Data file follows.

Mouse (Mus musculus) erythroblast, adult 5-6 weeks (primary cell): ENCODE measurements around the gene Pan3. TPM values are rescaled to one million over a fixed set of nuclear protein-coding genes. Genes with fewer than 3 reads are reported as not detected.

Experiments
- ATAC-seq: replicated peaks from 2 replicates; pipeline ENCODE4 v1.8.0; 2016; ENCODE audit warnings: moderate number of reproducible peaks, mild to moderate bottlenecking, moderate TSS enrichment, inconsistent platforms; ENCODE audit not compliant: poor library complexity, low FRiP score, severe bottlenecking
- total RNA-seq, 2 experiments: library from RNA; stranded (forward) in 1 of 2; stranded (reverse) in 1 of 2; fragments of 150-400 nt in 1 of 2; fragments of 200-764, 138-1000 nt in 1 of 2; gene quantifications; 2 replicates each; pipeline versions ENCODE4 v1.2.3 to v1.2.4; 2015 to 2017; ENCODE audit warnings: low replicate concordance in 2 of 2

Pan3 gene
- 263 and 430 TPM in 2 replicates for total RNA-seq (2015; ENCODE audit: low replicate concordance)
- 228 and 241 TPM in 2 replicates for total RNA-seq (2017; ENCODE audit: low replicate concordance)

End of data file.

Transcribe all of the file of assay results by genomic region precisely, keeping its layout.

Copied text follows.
Mouse (Mus musculus) erythroblast, adult 5-6 weeks (primary cell): ENCODE measurements around the gene Pan3. TPM values are rescaled to one million over a fixed set of nuclear protein-coding genes. Genes with fewer than 3 reads are reported as not detected.

Experiments
- ATAC-seq: replicated peaks from 2 replicates; pipeline ENCODE4 v1.8.0; 2016; ENCODE audit warnings: moderate number of reproducible peaks, mild to moderate bottlenecking, moderate TSS enrichment, inconsistent platforms; ENCODE audit not compliant: poor library complexity, low FRiP score, severe bottlenecking
- total RNA-seq, 2 experiments: library from RNA; stranded (forward) in 1 of 2; stranded (reverse) in 1 of 2; fragments of 150-400 nt in 1 of 2; fragments of 200-764, 138-1000 nt in 1 of 2; gene quantifications; 2 replicates each; pipeline versions ENCODE4 v1.2.3 to v1.2.4; 2015 to 2017; ENCODE audit warnings: low replicate concordance in 2 of 2

Pan3 gene
- 263 and 430 TPM in 2 replicates for total RNA-seq (2015; ENCODE audit: low replicate concordance)
- 228 and 241 TPM in 2 replicates for total RNA-seq (2017; ENCODE audit: low replicate concordance)